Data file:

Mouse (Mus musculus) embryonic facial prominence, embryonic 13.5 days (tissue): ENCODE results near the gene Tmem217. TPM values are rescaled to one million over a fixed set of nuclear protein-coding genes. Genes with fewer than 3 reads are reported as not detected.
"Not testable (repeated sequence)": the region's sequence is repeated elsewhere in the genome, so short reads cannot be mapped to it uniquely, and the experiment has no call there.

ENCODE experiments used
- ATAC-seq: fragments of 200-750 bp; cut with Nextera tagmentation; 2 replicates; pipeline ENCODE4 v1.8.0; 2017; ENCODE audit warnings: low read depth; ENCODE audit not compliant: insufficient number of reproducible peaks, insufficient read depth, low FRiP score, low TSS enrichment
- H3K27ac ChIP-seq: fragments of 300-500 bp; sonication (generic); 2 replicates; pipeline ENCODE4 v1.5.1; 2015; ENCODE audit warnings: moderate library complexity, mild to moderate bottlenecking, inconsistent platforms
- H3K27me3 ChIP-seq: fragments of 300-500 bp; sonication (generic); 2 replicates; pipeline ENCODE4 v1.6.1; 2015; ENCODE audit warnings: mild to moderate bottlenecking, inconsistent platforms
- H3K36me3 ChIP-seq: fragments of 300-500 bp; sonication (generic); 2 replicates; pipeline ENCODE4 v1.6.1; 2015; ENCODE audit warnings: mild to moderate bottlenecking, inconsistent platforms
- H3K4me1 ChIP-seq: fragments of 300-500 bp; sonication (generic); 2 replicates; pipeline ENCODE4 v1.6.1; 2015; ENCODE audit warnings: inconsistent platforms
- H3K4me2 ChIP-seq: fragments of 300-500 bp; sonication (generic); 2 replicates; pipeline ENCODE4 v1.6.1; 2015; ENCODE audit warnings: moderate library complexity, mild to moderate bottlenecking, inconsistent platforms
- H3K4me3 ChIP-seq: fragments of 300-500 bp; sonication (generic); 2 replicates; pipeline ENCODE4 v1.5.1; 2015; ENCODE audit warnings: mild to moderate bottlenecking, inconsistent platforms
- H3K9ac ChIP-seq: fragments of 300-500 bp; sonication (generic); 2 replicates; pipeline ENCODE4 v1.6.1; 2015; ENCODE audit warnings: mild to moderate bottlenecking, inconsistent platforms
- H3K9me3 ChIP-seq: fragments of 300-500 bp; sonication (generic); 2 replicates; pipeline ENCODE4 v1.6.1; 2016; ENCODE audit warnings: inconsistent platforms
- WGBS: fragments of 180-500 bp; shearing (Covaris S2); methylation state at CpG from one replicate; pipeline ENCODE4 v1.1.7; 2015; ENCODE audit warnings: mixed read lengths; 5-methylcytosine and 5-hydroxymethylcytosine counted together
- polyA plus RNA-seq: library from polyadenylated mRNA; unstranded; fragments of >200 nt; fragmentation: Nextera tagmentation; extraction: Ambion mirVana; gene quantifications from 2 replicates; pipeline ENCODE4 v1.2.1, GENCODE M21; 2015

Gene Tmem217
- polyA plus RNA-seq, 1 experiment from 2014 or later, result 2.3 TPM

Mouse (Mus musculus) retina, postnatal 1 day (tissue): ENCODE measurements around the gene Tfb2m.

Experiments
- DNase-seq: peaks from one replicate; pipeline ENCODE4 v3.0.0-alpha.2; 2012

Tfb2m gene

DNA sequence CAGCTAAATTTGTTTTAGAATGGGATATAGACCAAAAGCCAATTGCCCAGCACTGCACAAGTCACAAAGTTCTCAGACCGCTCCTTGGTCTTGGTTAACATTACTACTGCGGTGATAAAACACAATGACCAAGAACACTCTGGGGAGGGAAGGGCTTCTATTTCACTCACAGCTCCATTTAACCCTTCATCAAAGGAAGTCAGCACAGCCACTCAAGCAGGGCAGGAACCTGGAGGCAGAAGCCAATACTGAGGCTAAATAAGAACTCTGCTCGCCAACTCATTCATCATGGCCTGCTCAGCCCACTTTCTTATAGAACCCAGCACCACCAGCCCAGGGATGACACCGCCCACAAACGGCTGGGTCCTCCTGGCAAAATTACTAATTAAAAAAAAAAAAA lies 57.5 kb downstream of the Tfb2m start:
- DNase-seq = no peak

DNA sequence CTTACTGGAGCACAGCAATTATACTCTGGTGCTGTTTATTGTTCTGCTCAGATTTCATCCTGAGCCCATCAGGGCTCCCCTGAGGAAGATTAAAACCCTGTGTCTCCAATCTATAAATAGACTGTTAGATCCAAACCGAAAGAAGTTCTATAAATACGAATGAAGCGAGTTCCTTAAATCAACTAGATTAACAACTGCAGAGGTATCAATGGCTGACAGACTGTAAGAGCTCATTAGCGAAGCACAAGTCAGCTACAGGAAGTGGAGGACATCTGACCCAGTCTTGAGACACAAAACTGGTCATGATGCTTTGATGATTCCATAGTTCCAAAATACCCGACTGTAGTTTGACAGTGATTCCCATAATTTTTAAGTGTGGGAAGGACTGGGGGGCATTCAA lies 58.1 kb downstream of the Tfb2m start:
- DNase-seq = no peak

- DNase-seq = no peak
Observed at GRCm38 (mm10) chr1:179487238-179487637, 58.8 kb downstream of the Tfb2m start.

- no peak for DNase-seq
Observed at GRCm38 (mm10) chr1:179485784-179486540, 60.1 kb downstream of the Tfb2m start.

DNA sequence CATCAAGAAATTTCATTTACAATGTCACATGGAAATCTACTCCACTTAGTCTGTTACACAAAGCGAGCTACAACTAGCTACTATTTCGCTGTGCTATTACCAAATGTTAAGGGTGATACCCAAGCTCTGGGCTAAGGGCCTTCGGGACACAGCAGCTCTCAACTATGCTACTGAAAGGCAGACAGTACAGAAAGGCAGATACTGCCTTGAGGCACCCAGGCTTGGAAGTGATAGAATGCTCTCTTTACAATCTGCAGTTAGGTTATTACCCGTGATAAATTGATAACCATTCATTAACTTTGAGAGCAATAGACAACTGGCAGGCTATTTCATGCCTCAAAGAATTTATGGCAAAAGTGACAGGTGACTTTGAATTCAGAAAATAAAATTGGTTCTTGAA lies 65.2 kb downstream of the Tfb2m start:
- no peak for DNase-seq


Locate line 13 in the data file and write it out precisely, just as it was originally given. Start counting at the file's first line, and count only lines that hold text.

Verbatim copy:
- WGBS: fragments of 180-500 bp; shearing (Covaris S2); methylation state at CpG from one replicate; pipeline ENCODE4 v1.1.7; 2015; ENCODE audit warnings: mixed read lengths; 5-methylcytosine and 5-hydroxymethylcytosine counted together